1999 SAAB 9-3 SE 2.0 HO turbo from North America


Finicky, but Fabulous


At first, the Auto climate control would be on the fritz and wouldn't work at all. The dealership where I purchased this Saab (not a Saab dealer) told me that it needed a new Climate Control computer. They replaced with a used model. ACC still did not function. Then I was told that it needed a completely new AC Compressor, belt, hoses. That was all replaced with (supposedly) new parts. The Climate control still didn't perform correctly. On a 100 degree day it would be set at 72 and blow pure hot air. I kept mentioning that the TEMP display on the dash kept reading - 38 degrees. I was told that it had nothing to do with the climate control. My partner then researched and found that it did have something to do with it, the car thought it was always -38 so wouldn't turn the compressor on, only heat. We found a $9 sensor on the bumper, replaced it. The TEMP gauge now reads exact outside temp. Climate control works perfect. It should work for a long time now with a $3500 new system which was probably not necessary.

Next, about 3 mos later, the car would stall out on takeoff and blow lots of smoke. Took to Saab this time. Needed a DI Cassette $500.Fixed and runs and drives great.

A few weeks after the DI cassette, upon takeoff and stopping, the engine would feel as though it was being slammed around in the engine bay. Transmission mount had to be replaced. Works good.

No further repairs other than scheduled maintenance for 1 1/2 yrs.

General Comments:

Despite the issues at the beginning, I Love my Saab. It is quick especially on sport mode and handles decent for front wheel drive. A lot of the problems were due to having the mechanic at the dealership where I purchased the car, trying to diagnose a car he was un familiar with. Take your Saabs to a Saab Dealer for repairs or al least someplace that works on European/Swedish cars. Like I said I Love my Saab, I haven't had any further problems and now consider it to be very reliable, But if something goes wrong I only allow local Saab Dealership to do the work.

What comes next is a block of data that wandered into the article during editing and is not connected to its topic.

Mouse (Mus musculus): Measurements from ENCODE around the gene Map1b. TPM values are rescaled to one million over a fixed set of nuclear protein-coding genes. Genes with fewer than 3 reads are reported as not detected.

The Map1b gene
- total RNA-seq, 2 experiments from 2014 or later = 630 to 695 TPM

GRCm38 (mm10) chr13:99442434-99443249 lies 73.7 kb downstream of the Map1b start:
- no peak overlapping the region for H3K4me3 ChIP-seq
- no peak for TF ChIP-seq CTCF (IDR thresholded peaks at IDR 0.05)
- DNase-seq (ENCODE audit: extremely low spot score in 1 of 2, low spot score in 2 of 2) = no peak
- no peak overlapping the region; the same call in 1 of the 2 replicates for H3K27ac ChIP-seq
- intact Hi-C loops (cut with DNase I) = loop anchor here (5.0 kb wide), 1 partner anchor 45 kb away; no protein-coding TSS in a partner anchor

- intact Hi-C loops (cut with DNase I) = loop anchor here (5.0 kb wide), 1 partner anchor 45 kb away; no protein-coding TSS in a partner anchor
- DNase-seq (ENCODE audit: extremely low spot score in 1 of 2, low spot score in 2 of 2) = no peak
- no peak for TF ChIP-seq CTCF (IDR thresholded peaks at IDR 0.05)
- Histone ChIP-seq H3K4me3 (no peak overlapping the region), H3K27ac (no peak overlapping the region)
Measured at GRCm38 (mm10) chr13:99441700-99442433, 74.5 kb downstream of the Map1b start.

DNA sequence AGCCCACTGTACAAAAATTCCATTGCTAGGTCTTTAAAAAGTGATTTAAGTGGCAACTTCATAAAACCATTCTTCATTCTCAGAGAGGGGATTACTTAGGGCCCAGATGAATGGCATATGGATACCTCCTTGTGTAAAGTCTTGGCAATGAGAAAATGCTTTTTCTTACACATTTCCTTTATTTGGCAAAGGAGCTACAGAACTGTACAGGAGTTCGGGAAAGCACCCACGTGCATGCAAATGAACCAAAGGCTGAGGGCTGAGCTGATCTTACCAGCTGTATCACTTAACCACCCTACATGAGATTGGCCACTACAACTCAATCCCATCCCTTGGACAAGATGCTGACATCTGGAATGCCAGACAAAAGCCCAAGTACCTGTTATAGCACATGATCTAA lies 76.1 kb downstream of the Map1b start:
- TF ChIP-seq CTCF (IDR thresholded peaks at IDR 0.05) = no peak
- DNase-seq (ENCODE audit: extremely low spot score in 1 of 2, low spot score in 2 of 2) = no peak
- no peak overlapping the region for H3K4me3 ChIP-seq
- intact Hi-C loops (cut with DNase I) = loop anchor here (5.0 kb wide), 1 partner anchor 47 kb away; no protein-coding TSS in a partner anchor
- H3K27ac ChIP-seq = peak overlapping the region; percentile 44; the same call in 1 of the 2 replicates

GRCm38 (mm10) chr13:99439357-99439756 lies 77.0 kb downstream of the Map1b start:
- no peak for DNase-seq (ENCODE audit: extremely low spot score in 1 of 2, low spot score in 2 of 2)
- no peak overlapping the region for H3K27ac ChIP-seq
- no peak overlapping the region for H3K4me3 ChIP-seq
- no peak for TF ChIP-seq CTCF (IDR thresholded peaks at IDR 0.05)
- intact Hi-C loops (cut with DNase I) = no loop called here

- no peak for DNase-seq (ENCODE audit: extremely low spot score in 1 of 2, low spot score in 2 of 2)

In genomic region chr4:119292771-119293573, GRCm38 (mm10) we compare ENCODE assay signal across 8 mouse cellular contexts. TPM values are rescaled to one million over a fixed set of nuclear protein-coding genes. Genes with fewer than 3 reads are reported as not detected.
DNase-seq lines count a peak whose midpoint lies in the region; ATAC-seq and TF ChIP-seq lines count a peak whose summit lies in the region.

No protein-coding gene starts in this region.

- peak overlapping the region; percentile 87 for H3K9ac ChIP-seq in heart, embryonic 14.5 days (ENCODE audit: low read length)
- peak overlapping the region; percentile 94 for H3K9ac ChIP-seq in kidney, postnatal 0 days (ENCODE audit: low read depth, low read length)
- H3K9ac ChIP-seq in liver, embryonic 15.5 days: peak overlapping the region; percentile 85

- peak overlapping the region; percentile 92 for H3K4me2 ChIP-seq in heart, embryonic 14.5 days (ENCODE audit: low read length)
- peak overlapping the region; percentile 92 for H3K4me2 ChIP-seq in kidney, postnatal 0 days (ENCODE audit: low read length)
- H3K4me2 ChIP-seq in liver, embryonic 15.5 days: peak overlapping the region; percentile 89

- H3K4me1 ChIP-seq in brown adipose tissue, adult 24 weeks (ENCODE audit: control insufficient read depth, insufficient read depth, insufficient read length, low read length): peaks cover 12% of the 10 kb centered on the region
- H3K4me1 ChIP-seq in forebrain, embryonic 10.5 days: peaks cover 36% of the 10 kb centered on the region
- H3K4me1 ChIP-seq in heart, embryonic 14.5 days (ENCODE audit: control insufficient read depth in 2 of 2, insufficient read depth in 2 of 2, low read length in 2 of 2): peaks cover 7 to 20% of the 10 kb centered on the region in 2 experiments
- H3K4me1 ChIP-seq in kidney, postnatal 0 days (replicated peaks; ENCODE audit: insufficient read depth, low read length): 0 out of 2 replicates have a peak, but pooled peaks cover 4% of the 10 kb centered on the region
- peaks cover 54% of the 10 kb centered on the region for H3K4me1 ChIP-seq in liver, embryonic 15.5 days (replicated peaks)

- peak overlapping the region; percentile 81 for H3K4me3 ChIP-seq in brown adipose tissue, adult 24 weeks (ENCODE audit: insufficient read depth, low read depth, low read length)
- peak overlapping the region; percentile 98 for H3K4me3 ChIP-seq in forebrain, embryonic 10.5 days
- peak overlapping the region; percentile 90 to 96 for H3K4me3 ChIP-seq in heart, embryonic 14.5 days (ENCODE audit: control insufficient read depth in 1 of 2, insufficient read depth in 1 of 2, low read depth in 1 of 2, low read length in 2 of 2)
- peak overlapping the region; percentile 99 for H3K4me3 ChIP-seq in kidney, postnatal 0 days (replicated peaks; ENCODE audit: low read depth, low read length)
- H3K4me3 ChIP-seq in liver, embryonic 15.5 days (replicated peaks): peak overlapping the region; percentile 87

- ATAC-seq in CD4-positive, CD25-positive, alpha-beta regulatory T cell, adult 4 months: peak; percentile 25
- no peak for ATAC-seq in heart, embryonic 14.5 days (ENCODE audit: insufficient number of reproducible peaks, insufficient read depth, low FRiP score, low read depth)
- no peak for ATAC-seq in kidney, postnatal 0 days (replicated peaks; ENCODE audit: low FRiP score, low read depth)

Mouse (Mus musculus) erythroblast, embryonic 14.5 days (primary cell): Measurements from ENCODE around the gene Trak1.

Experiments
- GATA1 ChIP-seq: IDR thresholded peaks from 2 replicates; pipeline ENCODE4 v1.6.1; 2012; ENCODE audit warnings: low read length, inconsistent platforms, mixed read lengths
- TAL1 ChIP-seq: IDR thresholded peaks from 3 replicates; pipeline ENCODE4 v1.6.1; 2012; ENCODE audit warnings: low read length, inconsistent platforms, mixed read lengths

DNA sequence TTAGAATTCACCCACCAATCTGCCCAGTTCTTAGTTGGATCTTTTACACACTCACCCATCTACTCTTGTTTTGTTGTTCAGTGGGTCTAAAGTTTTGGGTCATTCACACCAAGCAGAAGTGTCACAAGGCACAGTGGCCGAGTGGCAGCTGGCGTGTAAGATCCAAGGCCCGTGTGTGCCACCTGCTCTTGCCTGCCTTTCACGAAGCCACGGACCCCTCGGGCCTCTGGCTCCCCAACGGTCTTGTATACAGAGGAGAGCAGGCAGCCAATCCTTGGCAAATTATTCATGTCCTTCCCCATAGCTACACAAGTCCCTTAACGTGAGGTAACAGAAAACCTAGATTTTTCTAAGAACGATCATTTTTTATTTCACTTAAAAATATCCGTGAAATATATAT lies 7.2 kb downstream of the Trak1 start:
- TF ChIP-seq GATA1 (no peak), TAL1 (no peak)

Would you buy another car from this manufacturer? Yes

Review Date: 27th December, 2006

1999 SAAB 9-3 S TDI 2.2 turbo diesel from UK and Ireland


I wouldn't recommend this car. SAABs are not what they were now GM has taken over


My Saab 9-3 2.2 TDI (1999) with just under 150,000 miles on the clock, has been diagnosed with major engine failure - piston 3 is not compressing fuel, hence the black smoke from the exhaust.

I expected to it reach well over 200,000 miles, being a diesel - a friend has an old Ford Mondeo, which has done 240,000 and still going strong.

I have been meticulous in serving this car at every specified interval, and as a professional musician, most of the mileage has been cruising on the motorway. I wonder what Saab can say that would inspire me to recommend their company to anyone? Reliability? High mileage? I don't think so, despite high service costs...

With a quote of around £4000 for a new engine and £1500 for a secondhand one, my only option is to sell the car for scrap. Needless to say, I am unlikely to buy another Saab, which is a great shame, as I've had a number of Saabs over the years.

General Comments:

Saabs are known for having good seats, and this car is no exception, but the problem here is that the steering wheel is not directly in front of the driver, but a few inches left of centre. This, combined with the fact that there is nowhere to rest your left foot when it's not on the clutch (there isn't enough space between the clutch and the centre console to fit your foot through to place on the the miniscule "footrest"), plus the long reach for the gearstick, results in a permanently twisted driving position.

The diesel engine is noisy and unrefined by modern standards, and the steering is heavy (definitely not for little old ladies). The brakes are excellent and the car holds the road well.

The enormous boot has proved useful, the rear seats split, but there is a safety bar, which the seat belts attach to, which remains in place unless both seats are folded (and even then, it still gets in the way).

The SID display always loses pixels - the same as on GM cars. This is a blatant design fault, but SAAB still want over £200 for a new display. Info on fixing it yourself can be found here http://www.saab9-5.com/howto/sidrepair.htm and here http://www.thesaabsite.com/93/Saab-Sidrepairs.htm.

Would you buy another car from this manufacturer? No

Review Date: 18th December, 2006